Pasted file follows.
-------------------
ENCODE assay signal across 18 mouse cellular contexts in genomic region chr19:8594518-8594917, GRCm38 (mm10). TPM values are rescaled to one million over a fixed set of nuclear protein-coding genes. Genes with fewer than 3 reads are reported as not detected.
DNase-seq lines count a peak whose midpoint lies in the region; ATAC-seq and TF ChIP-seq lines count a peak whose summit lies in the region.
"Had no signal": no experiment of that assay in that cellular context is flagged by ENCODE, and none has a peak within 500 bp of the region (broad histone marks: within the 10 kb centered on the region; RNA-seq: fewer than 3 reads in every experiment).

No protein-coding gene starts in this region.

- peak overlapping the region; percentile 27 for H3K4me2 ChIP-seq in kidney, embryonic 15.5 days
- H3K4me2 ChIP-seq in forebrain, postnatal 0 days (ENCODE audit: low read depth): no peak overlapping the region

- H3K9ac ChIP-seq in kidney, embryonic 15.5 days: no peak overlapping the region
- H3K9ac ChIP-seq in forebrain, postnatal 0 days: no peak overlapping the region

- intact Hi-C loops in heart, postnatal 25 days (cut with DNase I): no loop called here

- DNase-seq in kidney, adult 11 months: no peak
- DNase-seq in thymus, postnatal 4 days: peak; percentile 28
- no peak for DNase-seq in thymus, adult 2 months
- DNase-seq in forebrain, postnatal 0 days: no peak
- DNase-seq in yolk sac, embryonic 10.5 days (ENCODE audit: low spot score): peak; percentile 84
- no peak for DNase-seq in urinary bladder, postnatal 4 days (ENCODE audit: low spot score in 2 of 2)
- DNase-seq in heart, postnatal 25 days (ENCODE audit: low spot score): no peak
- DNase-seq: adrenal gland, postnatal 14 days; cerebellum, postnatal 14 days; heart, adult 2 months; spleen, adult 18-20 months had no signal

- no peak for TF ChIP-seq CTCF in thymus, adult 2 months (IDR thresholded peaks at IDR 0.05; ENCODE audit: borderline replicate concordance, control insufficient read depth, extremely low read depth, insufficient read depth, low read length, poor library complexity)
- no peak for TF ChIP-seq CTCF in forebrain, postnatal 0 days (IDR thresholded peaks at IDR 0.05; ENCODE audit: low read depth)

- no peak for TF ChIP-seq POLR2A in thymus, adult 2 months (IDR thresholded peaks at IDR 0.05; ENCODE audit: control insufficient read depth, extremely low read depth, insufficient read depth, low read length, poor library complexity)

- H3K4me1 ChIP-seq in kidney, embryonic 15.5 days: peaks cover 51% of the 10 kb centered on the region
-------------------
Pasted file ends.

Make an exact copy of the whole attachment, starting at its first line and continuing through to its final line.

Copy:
ENCODE assay signal across 18 mouse cellular contexts in genomic region chr19:8594518-8594917, GRCm38 (mm10). TPM values are rescaled to one million over a fixed set of nuclear protein-coding genes. Genes with fewer than 3 reads are reported as not detected.
DNase-seq lines count a peak whose midpoint lies in the region; ATAC-seq and TF ChIP-seq lines count a peak whose summit lies in the region.
"Had no signal": no experiment of that assay in that cellular context is flagged by ENCODE, and none has a peak within 500 bp of the region (broad histone marks: within the 10 kb centered on the region; RNA-seq: fewer than 3 reads in every experiment).

No protein-coding gene starts in this region.

- peak overlapping the region; percentile 27 for H3K4me2 ChIP-seq in kidney, embryonic 15.5 days
- H3K4me2 ChIP-seq in forebrain, postnatal 0 days (ENCODE audit: low read depth): no peak overlapping the region

- H3K9ac ChIP-seq in kidney, embryonic 15.5 days: no peak overlapping the region
- H3K9ac ChIP-seq in forebrain, postnatal 0 days: no peak overlapping the region

- intact Hi-C loops in heart, postnatal 25 days (cut with DNase I): no loop called here

- DNase-seq in kidney, adult 11 months: no peak
- DNase-seq in thymus, postnatal 4 days: peak; percentile 28
- no peak for DNase-seq in thymus, adult 2 months
- DNase-seq in forebrain, postnatal 0 days: no peak
- DNase-seq in yolk sac, embryonic 10.5 days (ENCODE audit: low spot score): peak; percentile 84
- no peak for DNase-seq in urinary bladder, postnatal 4 days (ENCODE audit: low spot score in 2 of 2)
- DNase-seq in heart, postnatal 25 days (ENCODE audit: low spot score): no peak
- DNase-seq: adrenal gland, postnatal 14 days; cerebellum, postnatal 14 days; heart, adult 2 months; spleen, adult 18-20 months had no signal

- no peak for TF ChIP-seq CTCF in thymus, adult 2 months (IDR thresholded peaks at IDR 0.05; ENCODE audit: borderline replicate concordance, control insufficient read depth, extremely low read depth, insufficient read depth, low read length, poor library complexity)
- no peak for TF ChIP-seq CTCF in forebrain, postnatal 0 days (IDR thresholded peaks at IDR 0.05; ENCODE audit: low read depth)

- no peak for TF ChIP-seq POLR2A in thymus, adult 2 months (IDR thresholded peaks at IDR 0.05; ENCODE audit: control insufficient read depth, extremely low read depth, insufficient read depth, low read length, poor library complexity)

- H3K4me1 ChIP-seq in kidney, embryonic 15.5 days: peaks cover 51% of the 10 kb centered on the region